On this first Friday in the month of October, I am finally announcing the title of my new book, which I have been mainly referring to as WIP (work in progress) when I have posted my stories. I actually had one title I was going to use, but then recently I decided to go with another one. So… without further ado, the title of this book is going to be… CHANCE AND CIRCUMSTANCE!
In this variation, Elizabeth and Mr. Bingley meet first, as Mr. Darcy has returned to London, and Jane is in the Lake District with her aunt and uncle. Mr. Bingley begins favouring Elizabeth, much as he did Jane. This story examines what happens when Mr. Darcy returns, as well as Jane, who just so happens to bring back with her a gentleman, whose family was a long-time acquaintance with the Gardiners.
Here is Chapter 10 of “Chance and Circumstance!” Enjoy
Later that evening, when Elizabeth and her sister were alone, Jane asked her to tell her more about Mr. Bingley.
“Oh, Jane, as I said, I have never met a kinder, more amiable gentleman. He is…” Elizabeth drew in a deep breath.
“Yes?” Jane leaned in with a smile.
Elizabeth tucked her hand through Jane’s arm. “He is a man possessed of open and inviting manners, is very polite, and his appearance is greatly in his favour.” She chuckled. “I am certain you would approve of him.”
Jane took her sister’s hand in hers. “I am very happy for you. I approve of him already.”
“Now you sound like Mother, assuming there is something between us when there really is not.”
Jane smiled. “Pray, forgive me, Lizzy, but he does sound charming and delightful.”
Elizabeth’s smile faded. “Indeed, he is, but I do not know what to think about his sisters. They are so different from him. While they treat me with kindness outwardly, I felt they were silently looking at me with disdain and contempt.” She let out a sigh as she shook her head. “And Mr. Darcy, who is supposedly such a good friend of his, may even be worse.”
“Oh, certainly not, Lizzy.”
She shrugged her shoulders. “I know they are not pleased with the partiality he seems to be displaying towards me.” She paused. “And I am not…”
“What is it?”
Elizabeth shook her head. “It is nothing.”
“Lizzy, I know once they get to know you better, they shall love you as much as I do.”
Elizabeth’s lips turned down in a frown. “I strongly doubt it. I was with them for a full day and night.” She patted Jane’s hand. “I am certain they do not consider our family good enough for him – or more particularly, for them.”
For the next few days, Elizabeth struggled to avoid Mr. Collins and keep him away from Jane and Mr. Marshall. He seemed intent on joining in on their every conversation and every walk, and barging in whenever Elizabeth and Jane wished to be left alone in privacy.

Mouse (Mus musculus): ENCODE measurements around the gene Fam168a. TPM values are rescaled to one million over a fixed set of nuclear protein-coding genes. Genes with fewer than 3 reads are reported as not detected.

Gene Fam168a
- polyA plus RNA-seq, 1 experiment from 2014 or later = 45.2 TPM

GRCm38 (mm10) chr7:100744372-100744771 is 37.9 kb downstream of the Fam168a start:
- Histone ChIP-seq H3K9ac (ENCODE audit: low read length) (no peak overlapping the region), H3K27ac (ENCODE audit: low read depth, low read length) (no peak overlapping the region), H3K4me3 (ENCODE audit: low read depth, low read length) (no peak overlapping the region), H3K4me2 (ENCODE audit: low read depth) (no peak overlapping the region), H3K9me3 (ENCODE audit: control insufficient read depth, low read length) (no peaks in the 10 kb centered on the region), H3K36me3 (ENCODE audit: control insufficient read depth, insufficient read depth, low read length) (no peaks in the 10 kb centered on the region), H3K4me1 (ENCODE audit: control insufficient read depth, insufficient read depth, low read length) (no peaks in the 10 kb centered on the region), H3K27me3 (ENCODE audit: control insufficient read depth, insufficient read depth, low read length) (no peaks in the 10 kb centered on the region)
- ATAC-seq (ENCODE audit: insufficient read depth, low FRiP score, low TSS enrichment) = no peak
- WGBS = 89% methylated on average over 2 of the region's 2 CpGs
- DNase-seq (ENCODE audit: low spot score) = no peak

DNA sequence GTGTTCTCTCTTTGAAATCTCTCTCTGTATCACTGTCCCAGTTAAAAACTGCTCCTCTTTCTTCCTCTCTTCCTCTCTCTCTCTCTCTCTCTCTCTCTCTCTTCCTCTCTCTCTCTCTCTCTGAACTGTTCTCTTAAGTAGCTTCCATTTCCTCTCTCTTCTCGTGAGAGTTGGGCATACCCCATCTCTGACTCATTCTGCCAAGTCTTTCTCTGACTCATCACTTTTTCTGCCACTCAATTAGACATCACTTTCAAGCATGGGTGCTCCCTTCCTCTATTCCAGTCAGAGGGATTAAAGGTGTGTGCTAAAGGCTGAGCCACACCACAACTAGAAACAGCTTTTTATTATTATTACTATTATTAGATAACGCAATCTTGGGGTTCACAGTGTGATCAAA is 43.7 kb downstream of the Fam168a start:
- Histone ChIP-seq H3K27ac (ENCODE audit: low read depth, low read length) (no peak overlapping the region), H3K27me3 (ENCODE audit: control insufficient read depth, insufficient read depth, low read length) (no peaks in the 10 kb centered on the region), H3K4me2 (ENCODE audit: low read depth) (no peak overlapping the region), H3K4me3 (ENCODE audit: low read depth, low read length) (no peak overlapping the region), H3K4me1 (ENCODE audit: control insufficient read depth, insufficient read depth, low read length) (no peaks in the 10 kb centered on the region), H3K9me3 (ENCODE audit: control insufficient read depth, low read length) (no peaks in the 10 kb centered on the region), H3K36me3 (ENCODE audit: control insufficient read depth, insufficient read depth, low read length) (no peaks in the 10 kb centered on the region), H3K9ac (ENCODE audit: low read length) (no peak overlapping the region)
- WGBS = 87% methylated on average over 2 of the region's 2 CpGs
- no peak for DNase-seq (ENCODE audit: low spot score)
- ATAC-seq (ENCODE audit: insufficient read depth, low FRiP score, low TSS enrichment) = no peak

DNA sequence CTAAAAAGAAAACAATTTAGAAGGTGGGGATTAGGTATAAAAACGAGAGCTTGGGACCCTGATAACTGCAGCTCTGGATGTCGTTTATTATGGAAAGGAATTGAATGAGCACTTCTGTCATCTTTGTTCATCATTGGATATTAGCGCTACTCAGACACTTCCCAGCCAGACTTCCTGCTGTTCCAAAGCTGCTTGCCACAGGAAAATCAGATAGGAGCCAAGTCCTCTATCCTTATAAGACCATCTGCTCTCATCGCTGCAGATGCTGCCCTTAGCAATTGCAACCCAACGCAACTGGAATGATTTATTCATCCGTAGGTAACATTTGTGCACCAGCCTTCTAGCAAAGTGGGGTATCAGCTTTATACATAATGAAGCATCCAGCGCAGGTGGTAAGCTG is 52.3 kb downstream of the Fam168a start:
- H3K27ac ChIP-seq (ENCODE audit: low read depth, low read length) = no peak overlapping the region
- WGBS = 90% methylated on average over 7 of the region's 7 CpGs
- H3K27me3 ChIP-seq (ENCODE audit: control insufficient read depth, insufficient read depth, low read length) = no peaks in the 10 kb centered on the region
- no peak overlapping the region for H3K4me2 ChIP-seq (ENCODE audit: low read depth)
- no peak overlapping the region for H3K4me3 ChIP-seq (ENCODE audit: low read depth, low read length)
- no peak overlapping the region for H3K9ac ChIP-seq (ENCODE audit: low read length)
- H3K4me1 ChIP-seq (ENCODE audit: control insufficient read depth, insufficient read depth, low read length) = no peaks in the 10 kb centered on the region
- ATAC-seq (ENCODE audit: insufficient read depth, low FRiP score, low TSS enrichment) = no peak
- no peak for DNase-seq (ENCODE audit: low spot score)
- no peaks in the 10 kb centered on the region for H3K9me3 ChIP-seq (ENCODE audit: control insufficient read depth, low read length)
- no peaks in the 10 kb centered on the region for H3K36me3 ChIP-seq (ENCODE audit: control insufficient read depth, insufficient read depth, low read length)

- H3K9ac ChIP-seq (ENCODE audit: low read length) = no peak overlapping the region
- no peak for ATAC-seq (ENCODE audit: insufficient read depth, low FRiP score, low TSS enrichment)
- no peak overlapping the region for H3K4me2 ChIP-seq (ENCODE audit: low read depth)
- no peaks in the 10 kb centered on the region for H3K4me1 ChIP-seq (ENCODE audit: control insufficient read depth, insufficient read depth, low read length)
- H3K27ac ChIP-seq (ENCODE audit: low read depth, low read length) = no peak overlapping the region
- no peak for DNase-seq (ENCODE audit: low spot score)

Mary, however, showed an interest in everything Mr. Collins said, but unfortunately for her, he was not particularly attentive towards her. Even when Mary directly complimented him or Elizabeth hinted to him that he might prefer her company to theirs, he remained at their side.
On one particularly pleasant day, Elizabeth sat outdoors, grateful that Mr. Collins was nowhere in sight. She sat on a bench making every attempt to keep her eyes from watching Jane and Mr. Marshall walk about. They appeared to be enjoying each other’s company, but as her aunt had said, neither displayed an outward show of emotion, other than an occasional warm smile.
She gave her head a slight shake as she considered that Jane had never been one to reveal her true emotions. Whether it was excitement, fear, anger, or frustration, one would rarely see an outward sign of it. She always seemed serenely content.
Her attention on the couple was drawn away when she heard Kitty and Lydia’s squeals as they rushed towards her.
“Lizzy! Just try to guess what Mr. Collins and Mother were just now talking about,” Lydia prodded.
Elizabeth shook her head. “He is in with Mother? I wondered where he was. I imagine he was saying something about the spectacular lace window coverings in the drawing room or the imported rugs in the parlour at Rosings.”
“No!” Lydia said as she clasped her hands. “The reason he came to Longbourn was to select one of us as a wife!”
Elizabeth drew back. “Truly? And has he selected you, Lydia?” she asked with a teasing smile. “You did say you wished to be the first of us to marry.”
“Ha! I would not marry him for anything, but I have no worries. This is one time I am grateful I am the youngest!”
“Why is that?” Elizabeth asked.
“Because Mother told him he was not to consider her youngest daughter because I am… too young.”
“Well, good for her.” Elizabeth’s stomach tightened. “And what else did you hear?”
Kitty answered. “You and Jane are safe. Mother hinted that her two eldest were likely to be very soon engaged to other gentlemen.”
Elizabeth let out a sigh of relief. “Did she?” Elizabeth silently gave thanks for her mother’s haste in coming to that conclusion! For once, it served a beneficial purpose! “So… it is to be Mary?”
“Or, of all people, me!” Kitty cried with a groan. “Can he not see how perfect Mary is for him? But he does not seem interested in her at all! You must do what you can to make sure he does not single me out!”
“What do you expect me to do, Kitty?”
“I do not know.” She shrugged. “You must somehow make him realize how perfect Mary is for him!”
“I shall think on it, but I make no guarantees.”
“Thank you! I know you will be able to do something!” Kitty squealed and gave Elizabeth a quick hug.
Elizabeth looked at Jane and Mr. Marshall and then back at her sisters. “Do not say anything to Jane. I will tell her later how she escaped a fate worse than death thanks to Mr. Marshall.”
“You can thank us any time, Lizzy,” Lydia said triumphantly as she jutted her chin and drew her shoulders back.
Elizabeth looked up at the exuberant faces of her young sisters and obligingly said, “Thank you.”
“You are welcome!” Lydia grabbed Kitty’s arm and pulled her away.
“I am counting on you!” Kitty cried. “Do not let me down!”
Elizabeth watched them leave and drew in a deep breath, letting it out in a whisper. “Oh, thank you, Mr. Bingley and Mr. Marshall, for being unwitting participants in thwarting what could have been a most awkward – and disagreeable – situation.” Elizabeth laughed. “You have no idea how you just saved Jane and me.”
She shook her head. She could not allow anyone to know of the doubts she had in regard to Mr. Bingley’s suitability. At least not yet. She would have to make her mother and Mr. Collins believe that her affections were as deeply engaged as were his for a little while longer.
An idea suddenly came to Elizabeth. Mary had never made an effort to make herself look pretty. Perhaps all she needed was a little help in that area for Mr. Collins to notice her. The only difficult part was for Mary to agree. It was for an excellent cause, and it might actually prove advantageous for her, as well as the rest of her sisters.